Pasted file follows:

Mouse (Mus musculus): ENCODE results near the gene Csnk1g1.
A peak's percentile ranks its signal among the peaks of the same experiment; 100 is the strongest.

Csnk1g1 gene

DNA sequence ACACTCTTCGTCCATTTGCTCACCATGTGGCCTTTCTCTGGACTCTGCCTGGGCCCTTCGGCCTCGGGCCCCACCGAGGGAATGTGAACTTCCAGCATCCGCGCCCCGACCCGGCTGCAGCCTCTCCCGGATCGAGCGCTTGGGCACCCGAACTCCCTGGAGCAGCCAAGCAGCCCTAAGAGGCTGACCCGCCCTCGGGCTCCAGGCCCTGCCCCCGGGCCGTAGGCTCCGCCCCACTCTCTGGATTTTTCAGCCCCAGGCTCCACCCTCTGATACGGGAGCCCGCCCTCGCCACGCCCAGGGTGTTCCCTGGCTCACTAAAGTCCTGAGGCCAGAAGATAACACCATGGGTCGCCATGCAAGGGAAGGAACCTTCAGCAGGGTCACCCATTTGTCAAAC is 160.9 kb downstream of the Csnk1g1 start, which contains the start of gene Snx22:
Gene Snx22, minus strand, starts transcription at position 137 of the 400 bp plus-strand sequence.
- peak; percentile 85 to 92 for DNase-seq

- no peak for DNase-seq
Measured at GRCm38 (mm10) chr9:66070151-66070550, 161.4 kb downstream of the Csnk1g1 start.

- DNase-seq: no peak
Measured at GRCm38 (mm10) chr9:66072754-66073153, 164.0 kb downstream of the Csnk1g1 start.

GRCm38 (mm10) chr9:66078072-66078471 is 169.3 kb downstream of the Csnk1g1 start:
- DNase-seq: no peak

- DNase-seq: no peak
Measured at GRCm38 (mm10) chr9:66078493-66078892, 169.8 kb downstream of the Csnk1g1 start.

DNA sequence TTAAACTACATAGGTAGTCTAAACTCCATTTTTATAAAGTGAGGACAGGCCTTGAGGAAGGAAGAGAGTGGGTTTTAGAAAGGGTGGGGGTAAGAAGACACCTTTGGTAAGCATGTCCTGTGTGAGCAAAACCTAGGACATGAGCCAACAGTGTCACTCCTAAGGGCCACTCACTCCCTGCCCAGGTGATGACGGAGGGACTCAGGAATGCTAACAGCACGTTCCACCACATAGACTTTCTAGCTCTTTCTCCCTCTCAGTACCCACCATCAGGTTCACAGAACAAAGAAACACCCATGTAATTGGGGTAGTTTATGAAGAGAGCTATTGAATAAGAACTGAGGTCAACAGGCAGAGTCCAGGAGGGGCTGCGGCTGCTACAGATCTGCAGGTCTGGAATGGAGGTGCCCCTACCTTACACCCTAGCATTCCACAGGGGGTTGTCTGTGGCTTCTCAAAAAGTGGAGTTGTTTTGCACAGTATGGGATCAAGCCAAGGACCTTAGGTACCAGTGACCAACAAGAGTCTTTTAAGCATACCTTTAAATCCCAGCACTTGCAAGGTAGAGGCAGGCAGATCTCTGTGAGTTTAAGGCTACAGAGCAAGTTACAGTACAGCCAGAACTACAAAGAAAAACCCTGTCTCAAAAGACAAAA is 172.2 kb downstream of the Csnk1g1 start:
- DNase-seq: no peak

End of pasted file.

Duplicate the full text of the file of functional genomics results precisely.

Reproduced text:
Mouse (Mus musculus): ENCODE results near the gene Csnk1g1.
A peak's percentile ranks its signal among the peaks of the same experiment; 100 is the strongest.

Csnk1g1 gene

DNA sequence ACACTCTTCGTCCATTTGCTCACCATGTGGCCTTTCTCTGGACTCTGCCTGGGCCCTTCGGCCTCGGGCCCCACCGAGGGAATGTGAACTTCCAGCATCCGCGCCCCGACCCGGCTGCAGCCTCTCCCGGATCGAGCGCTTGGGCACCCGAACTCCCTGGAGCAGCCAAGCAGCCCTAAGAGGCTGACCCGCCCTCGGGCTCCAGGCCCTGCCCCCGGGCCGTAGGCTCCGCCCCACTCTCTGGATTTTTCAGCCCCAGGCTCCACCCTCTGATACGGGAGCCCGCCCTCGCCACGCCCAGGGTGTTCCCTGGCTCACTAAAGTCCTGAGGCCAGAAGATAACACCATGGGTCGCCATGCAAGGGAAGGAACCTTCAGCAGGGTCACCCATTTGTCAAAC is 160.9 kb downstream of the Csnk1g1 start, which contains the start of gene Snx22:
Gene Snx22, minus strand, starts transcription at position 137 of the 400 bp plus-strand sequence.
- peak; percentile 85 to 92 for DNase-seq

- no peak for DNase-seq
Measured at GRCm38 (mm10) chr9:66070151-66070550, 161.4 kb downstream of the Csnk1g1 start.

- DNase-seq: no peak
Measured at GRCm38 (mm10) chr9:66072754-66073153, 164.0 kb downstream of the Csnk1g1 start.

GRCm38 (mm10) chr9:66078072-66078471 is 169.3 kb downstream of the Csnk1g1 start:
- DNase-seq: no peak

- DNase-seq: no peak
Measured at GRCm38 (mm10) chr9:66078493-66078892, 169.8 kb downstream of the Csnk1g1 start.

DNA sequence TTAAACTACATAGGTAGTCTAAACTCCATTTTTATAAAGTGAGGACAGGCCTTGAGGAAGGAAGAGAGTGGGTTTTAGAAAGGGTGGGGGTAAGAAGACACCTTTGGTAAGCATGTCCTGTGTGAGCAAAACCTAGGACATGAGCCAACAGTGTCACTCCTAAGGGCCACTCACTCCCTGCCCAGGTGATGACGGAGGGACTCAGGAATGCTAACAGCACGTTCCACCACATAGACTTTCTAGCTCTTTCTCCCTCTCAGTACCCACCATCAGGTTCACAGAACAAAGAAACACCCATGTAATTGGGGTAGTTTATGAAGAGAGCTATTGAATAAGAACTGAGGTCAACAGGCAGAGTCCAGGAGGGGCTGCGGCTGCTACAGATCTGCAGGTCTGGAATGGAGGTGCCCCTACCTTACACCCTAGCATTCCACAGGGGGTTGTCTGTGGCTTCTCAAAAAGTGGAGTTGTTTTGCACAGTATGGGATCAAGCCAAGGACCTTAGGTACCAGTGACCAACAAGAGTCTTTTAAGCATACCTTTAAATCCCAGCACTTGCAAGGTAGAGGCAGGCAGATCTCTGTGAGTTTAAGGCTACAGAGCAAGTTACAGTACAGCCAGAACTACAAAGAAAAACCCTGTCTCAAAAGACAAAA is 172.2 kb downstream of the Csnk1g1 start:
- DNase-seq: no peak